For months, landowners, US Senators, advocates, state legislators and yes–oil executives–have all shared one thing in common: we have all been waiting for the Department of State to issue the “supplemental” draft environmental impact statement (DEIS) on TransCanada’s Keystone XL pipeline.
On April 15th, the waiting was over, the report was issued and we are left with two things–one the report failed to actually study alternative routes and two our state leaders continue to fail to take action on changing the route and putting regulations in place to keep our land and water safe.
The Dept. of State, at the request of elected officials, other federal agencies, national groups and individuals in potentially impacted states requested the additional study because the first DEIS issued received the lowest grade possible from a fellow federal agency, the EPA. The EPA has lots more to say also about the risks of the TransCanada pipeline, you can read the EPA comments here.
Unfortunately, this new, supplemental DEIS gives lip service to the real concerns of the risky TransCanada pipeline. It’s kind of like Governor Heineman and the Unicameral giving all of us lip service about how they have no power to do anything about the Keystone XL (or any oil pipelines for that matter). And, we all know that is just not true. They do have a role and they are not taking action.
Senator Johanns and Senator Nelson both called for the State Department to study (not simply look on paper, but actually study) alternative routes–to get the pipeline out of the fragile and unique Sandhills.
Rep. Fortenberry sent a letter to Clinton saying “The Sandhills and the Ogallala Aquifer are unique resources that deserve a high level of protection.”
Rep. Terry requested (the now famous) Congressional Research Service Memo that proves state’s have a role to play in the route of the pipeline.
Rep. Smith has remained silent on the issue.
Landowners asked the Department of State to study the impacts tarsands oil–which has 16 times more spills than traditional, American crude oil pipelines because of the chemicals mixed with it, high pressure and other factors–will have on their land and water when a spill happens. Because even TransCanada admits, it’s not if a spill happens, it’s when. TransCanada’s first pipeline that cuts through the eastern part of our state already has 10 documented leaks, and parts of the pipe had to be dug up to be studied for “anomalies.”
The National Wildlife Federation hit the problem on the bulls-eye when they pointed out, “The Department of State’s analysis says that avoiding the Nebraska Sandhills isn’t an appropriate reason to consider alternative routes for the pipeline, apparently ignoring Senator Johanns who has said there could not be a worse route in the entire state of Nebraska and maybe the entire country.”
Since Nebraskans started speaking out on this issue more than a year ago, the impacts on the Sandhills and the Ogallala Aquifer remain a big concern. We’re frustrated that this concern is still not being addressed. The UNL Dept. of Ag Economics stated, “Considering the potential benefits and costs alluded to above (in their report), we do not support the project.”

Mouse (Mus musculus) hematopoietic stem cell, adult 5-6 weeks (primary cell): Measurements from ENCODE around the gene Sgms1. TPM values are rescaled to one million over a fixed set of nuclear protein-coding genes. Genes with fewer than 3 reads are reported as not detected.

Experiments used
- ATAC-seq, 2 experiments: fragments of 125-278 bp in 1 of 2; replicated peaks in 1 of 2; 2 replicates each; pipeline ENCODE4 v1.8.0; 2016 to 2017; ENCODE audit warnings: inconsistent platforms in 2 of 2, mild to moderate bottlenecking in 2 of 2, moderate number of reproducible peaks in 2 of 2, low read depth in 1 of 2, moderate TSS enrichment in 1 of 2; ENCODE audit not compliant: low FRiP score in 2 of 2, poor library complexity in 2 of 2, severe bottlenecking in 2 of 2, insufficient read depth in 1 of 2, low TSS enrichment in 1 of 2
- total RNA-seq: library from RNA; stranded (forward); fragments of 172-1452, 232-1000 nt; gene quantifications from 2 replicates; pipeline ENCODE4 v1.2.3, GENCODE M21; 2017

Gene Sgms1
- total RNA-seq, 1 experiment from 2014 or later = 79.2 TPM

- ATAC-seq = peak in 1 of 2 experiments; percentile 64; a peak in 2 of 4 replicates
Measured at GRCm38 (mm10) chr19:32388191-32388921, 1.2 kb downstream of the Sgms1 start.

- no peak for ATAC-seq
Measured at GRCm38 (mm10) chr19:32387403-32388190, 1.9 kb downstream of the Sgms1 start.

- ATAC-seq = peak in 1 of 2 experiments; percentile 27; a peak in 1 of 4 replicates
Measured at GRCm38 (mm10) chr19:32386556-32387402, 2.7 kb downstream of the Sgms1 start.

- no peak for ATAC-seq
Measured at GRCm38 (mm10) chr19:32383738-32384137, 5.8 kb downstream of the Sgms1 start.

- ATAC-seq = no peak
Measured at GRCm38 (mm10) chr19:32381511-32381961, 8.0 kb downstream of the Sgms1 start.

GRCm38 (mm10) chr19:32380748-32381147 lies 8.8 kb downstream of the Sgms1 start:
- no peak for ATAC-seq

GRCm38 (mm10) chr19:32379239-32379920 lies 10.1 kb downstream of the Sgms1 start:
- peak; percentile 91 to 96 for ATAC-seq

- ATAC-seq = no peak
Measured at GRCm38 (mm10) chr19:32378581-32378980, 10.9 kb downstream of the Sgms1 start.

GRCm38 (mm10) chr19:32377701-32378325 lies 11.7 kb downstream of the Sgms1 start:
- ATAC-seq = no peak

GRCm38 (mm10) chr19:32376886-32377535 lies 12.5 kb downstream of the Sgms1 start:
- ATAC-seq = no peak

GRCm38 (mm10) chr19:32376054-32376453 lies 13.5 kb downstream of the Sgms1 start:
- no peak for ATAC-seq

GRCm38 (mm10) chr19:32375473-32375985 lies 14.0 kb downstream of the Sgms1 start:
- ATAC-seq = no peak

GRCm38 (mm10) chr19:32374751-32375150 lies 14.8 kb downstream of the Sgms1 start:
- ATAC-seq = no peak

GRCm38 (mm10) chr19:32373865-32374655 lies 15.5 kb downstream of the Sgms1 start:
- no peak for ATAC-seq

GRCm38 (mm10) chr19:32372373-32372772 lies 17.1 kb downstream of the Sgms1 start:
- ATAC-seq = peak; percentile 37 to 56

Several UNL professors who study the Ogallala and Sandhills also share our concerns which are listed in the Natural Resources Interim Study report (and which the Natural Resources Committee has clealry failed to read since they have not advanced a single bill to address the concerns).
You see, the Keystone XL is not our grandparents’ (or even our parents’) oil pipeline because it’s not carrying traditional crude oil. TransCanada’s pipeline will transport the most corrosive, most intrusive form of oil–tarsands–at extreme pressure and temperatures.
So, even though the State Dept.’s report acknowledges the fact that tarsands oil causes much more pollution than other forms of oil, they still say the pipeline will have limited environmental impacts. That simply does not compute.
On top of the Dept. of State’s inadequate report, our own Unicameral and Governor continue to fail to lead. All three pipeline bills are sitting in the Natural Resources committee with little chance that they will have a full debate and a chance to become law. Gov. Heineman and his staff continue to mislead Nebraskans by saying there is nothing he can do to change the route of the pipeline. He can, but he suddenly thinks the feds know better–so much for state rights.
We need bold leaders to say this pipeline is too risky to move forward with at this time. We need to get beyond the lip service of making our country energy independent and actually take steps to make our country self-reliant for our energy needs.
Nebraskans are looking to our state elected officials, the staff at the Department of State and our national elected ofifcials, for leadership. We are looking to all of them to reconsider the route, our state’s lack of oil pipeline regulations and the overall TransCanada pipeline project.
We extend an invitation to anyone who is making the decisions around the pipeline to visit face-to-face with landowners and citizens who live in the pipeline route. You will not find wild excitement for the project.
Instead, you will find concerned Nebraskans worried about their land, worried about contamination of water, worried about permanent damage to their way of life and worried most of all that no one seems to care that a foreign company is threatening to take their land for a project that could also take away their livelihood.
REPORTS ON RISKS OF PIPELINE:
Nebraska LR 435 Interim Study on Oil Pipelines, this includes detailed information from UNL professors and other experts
UNL Dept. Ag Economics paper on the pipeline
Profile of individuals affected by pipeline
Report on pipeline safety